Advertising and Sales Promotions

Advertising

Businesses invest in advertising primarily to inform customers and clients about products and services, to increase sales of such products and services and to enhance brand awareness and maintain or improve brand loyalty.

Marketing can take many forms, including sales promotions, direct marketing, endorsement and advertising online through other media outlets.

A company seeking to advertise its business, products and/or services will generally need advice in relation to working within the parameters of consumer protection guidelines and regulations; whether they relate to clear pricing (advertising and marking) or product placement at appropriate times and on an appropriate platform.

Consideration must also be given in respect of ownership and protection of intellectual property rights (IPR) in material that has been created in producing an advertising campaign.

If your business has questions or concerns regarding regulatory compliance in this field, or requires guidance with a particular contract or advice regarding protection of IPR, we can help.

Sales Promotions

Businesses seeking to boost sales or promote a new product, build or maintain brand awareness will often incentivise customers to buy a product by way of a sales promotion.

Such promotions can take the form of introductory offers; vouchers and coupons; free offers; "BOGOF" and "three for the price of two" offers; free prize draws; loss-leaders; limited time offers; competitions; and "extra volume" offers.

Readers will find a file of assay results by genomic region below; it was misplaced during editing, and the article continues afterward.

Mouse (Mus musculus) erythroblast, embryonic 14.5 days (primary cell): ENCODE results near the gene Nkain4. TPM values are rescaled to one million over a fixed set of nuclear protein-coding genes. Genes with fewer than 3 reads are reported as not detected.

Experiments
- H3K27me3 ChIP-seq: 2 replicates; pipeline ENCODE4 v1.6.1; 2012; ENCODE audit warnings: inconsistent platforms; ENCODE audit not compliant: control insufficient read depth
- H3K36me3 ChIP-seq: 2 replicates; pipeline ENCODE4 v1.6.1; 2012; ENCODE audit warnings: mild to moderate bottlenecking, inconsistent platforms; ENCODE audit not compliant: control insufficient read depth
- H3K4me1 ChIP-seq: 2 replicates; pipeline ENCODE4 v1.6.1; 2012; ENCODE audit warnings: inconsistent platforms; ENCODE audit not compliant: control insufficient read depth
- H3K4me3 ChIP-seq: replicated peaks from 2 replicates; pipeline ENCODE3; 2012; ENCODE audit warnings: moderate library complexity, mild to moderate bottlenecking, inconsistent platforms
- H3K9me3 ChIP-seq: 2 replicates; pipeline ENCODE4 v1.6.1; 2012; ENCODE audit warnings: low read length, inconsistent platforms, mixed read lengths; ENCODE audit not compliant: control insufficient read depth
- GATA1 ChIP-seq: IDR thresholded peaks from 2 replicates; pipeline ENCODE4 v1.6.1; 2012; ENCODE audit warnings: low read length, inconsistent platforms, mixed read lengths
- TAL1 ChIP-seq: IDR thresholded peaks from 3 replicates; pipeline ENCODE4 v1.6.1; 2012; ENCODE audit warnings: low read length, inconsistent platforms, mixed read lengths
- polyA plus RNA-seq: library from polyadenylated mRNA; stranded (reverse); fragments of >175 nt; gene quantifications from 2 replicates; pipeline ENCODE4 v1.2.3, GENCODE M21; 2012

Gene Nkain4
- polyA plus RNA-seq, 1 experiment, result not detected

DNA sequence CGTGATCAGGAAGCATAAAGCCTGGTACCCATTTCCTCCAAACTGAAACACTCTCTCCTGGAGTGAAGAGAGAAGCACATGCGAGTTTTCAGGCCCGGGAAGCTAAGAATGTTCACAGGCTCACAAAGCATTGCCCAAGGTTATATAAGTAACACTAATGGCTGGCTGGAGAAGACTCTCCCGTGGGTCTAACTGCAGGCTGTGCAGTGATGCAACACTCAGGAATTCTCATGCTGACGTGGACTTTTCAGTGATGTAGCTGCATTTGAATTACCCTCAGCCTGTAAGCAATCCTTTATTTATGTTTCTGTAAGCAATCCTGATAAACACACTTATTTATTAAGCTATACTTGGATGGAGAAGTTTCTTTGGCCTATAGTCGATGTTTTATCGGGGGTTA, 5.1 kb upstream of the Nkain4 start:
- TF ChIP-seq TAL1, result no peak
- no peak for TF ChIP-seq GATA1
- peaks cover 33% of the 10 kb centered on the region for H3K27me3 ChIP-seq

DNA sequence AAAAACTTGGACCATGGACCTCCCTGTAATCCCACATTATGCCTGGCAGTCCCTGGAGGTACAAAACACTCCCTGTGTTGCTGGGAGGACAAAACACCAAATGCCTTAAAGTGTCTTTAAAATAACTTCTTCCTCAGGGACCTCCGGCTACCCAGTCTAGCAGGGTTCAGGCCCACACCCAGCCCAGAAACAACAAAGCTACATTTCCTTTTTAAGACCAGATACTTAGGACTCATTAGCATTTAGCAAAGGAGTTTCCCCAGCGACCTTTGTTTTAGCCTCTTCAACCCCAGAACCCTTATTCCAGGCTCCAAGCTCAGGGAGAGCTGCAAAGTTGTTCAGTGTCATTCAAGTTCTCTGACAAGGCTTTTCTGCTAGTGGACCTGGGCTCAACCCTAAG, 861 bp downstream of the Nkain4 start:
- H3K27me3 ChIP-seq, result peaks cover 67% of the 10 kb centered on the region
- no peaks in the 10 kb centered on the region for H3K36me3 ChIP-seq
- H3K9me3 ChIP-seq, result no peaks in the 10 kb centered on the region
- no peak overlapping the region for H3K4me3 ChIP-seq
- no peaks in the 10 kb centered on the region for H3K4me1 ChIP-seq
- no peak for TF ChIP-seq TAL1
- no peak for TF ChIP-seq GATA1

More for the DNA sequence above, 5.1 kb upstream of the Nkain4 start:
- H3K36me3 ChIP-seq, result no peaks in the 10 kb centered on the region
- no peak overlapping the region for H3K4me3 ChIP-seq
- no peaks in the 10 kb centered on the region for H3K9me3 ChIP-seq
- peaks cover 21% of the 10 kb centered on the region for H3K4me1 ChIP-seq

Businesses promoting their products using any of the above promotions should be careful not to use misleading language. For example, a business advertising a free offer (e.g. a BOGOF promotion), should ensure the promotional description is not ambiguous or misleading and does not actually incur a cost to the consumer. When offering 'free' products that do reveal a cost, the business promoting the product may find itself in breach of consumer protection legislation. Such tactics failing to comply will include the promoter recouping the cost of the promotion by increasing the cost of a product as a pre-condition of obtaining the 'free' item.

When introducing such promotions, consideration must be given in respect of compliance with consumer protection legislation and regulatory codes such as the CAP Code enforced by the Advertising Standards Authority.

Businesses offering limited-time or introductory offers should be careful not to mislead the consumer and ensure that such offers do have an end date and are available at a higher price following the offer. Promotions advertising a clearance sale that runs continuously, or a closing down sale for a business that continues to operate may be investigated by the Office of Fair Trading.

A company seeking to introduce a prize draw, lottery or competition may have implications with UK gambling legislation depending on its structure, so careful consideration must be made prior to such promotion.

If you're a business seeking advice in relation to introducing and advertising a sales promotion, we can help.

For details of recent projects, please see our Review of Business 2014

For specialist legal advice please contact:
Mark Chapman on 01276 854928 or by email at mark.chapman@herrington-carmichael.com
Alex Canham on 01189 899717 or by email at alex.canham@herrington-carmichael.com

The Legal 500 Our corporate and commercial team is delighted to have been recognised in this year's edition of the UK Legal 500 as a leading advisor in the Thames Valley corporate and commercial legal markets

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